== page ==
job-ID  prior   name   user     state submit/start at  queue         slots

  1962 0.00000  TEST   jfarran   qw    08/16/2012                      8

The state of our job is qw queue wait. The core count (slots) shows as 8 because that is the minimum amount of cores we are willing to run with. Once the scheduler finds a node, the job core count will be updated.

Running qstat again a few moments later, we see:

job-ID  prior   name   user    state submit/start  queue               slots

  1962 0.50659  TEST   jfarran   r   08/16/2012    free64@compute-2-7   64

The scheduler found compute-2-7 available on the free64 queue with 64 cores and started our job #1962. The job state changed from queue wait qw to running r and updated the number of cores (slots) allocated to 64.

Once the job completes you will get an email notification and the qstat output will be empty.

Now do an ls to list the files in your directory and you will see something similar to this:

hello  hello-openmp.c  hello-openmp.sh  out

The hello program is our OpenMP executable which was compiled by the GE script hello-openmp.sh. The output from the hello program is in the out file. To see the output:

$ cat out

MPI

This is only meant for users who will be using MPI. You can skip this section if you will not be running with MPI.

Running MPI parallel jobs is the most difficult of all types of jobs as they usually run over multiple nodes and the process is complicated. MPI jobs on HPC use the Infiniband Mellanox Switches for fast node-to-node communication which is critical for MPI programs in order to run as fast as possible.

On HPC you run MPI jobs in one of two modes:

  • Multiple Nodes ( Two or more nodes )

  • Single Node

MPI Using Two Or More Nodes:

Before we start, here are some notes on MPI when using two or more nodes:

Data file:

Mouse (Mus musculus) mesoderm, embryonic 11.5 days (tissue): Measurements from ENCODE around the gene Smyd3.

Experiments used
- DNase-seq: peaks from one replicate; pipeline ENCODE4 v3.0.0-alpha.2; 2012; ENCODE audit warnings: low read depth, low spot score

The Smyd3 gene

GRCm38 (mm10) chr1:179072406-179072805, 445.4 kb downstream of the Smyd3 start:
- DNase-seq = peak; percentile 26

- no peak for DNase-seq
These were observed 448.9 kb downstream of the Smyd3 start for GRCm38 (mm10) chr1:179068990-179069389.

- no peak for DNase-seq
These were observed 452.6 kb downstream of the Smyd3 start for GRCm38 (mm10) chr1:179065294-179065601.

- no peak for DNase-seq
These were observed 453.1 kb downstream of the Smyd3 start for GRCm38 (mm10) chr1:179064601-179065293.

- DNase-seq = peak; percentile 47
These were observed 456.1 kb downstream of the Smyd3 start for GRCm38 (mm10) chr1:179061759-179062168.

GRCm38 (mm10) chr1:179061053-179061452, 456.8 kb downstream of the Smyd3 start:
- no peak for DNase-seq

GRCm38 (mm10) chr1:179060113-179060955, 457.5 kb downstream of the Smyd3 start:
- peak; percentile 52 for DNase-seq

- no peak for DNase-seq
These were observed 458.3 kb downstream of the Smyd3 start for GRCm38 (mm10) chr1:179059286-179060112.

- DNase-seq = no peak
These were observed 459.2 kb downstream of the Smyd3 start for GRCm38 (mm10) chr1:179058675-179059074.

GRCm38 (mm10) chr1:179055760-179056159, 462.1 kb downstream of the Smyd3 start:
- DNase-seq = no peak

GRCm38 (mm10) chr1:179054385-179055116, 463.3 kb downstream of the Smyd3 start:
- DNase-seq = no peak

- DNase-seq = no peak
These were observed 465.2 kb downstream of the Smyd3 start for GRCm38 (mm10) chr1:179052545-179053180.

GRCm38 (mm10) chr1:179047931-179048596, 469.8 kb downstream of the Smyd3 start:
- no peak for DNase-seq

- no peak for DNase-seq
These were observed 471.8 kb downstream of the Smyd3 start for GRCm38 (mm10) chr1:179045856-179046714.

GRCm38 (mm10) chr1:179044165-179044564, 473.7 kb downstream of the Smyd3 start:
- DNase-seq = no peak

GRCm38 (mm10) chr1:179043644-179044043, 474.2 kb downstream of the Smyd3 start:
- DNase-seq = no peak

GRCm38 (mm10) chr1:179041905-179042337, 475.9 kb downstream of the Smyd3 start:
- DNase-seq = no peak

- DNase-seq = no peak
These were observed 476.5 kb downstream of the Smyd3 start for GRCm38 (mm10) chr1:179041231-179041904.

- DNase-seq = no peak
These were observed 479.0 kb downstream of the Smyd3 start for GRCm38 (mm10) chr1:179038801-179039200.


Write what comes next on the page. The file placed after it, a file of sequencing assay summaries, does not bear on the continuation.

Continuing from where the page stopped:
Note Grid Engine parallel environment (-pe mpi) is used for running with two or more nodes. For running MPI jobs with one node, please see the next section.
Note When running with mpi (-pe mpi), you have to run with whole-nodes and cannot run with partial nodes.
Note NOT available on suspend-able queues like the free queues.
Note When using the public queues, the higher count of nodes you request the longer your job may sit in the queue waiting for the scheduler to locate all of the cores requested.

There is a hello world MPI program available if you like to try out an MPI job on HPC.

  • cat ~demo/hello-mpi.sh

#!/bin/bash
#$ -N TEST
#$ -q pub64
#$ -pe mpi 128
#$ -R y
#$ -m beas
Grid Engine Directive What it does

#$ -q pub64

Request cores from the public pub64 queue.

#$ -pe mpi 128

Request Parallel Environment (-pe) mpi requesting 128 cores ( two nodes ).

#$ -R y

Job reservation. Needed for MPI jobs.

When requesting cores with mpi, you HAVE to request cores in amounts that equals whole-nodes, that is, using all cores on the nodes.

For example if you run on the pub64 queue which has 64-cores per node, to run with two nodes you request 128 cores (2 x 64):

#$ -pe mpi 128

To run with three nodes request 192 cores (3 x 64):

#$ -pe mpi 192

To run with four nodes request 256 cores (4 x 64) and so on.

#$ -pe mpi 256

You may also specify a range as in:

#$ -pe mpi 128-256

And the scheduler will try to allocate as many whole nodes as it can find up to 4 nodes (256 cores).

Note If you request 96 cores on the pub64 queue for example, the scheduler will NOT be able to run your job because it cannot allocate partial nodes 1.5 nodes ( 64 + 32 cores ).

To see how many Cores Per Node each queue has on HPC, run the "q" command.

$ q

The -R y Job Reservation is important for mpi jobs. If you don’t use it your job will suffer from what is classically know as job-starvation, meaning that smaller single-core jobs will sneak in and prevent the scheduler from finding all available cores for your job, so your job will sit in the queue for a very long time waiting to run if many single core jobs are also waiting to run.

For compiling MPI programs, HPC has several MPI flavors and compilers to choose from. To see a list of all of the OpenMPI flavors, do:

$ module available openmpi

For a complete list, do:

$ module available

And look for the MPI-MESSAGE_PASSING_INTERFACE section.

MPI Using One Node Only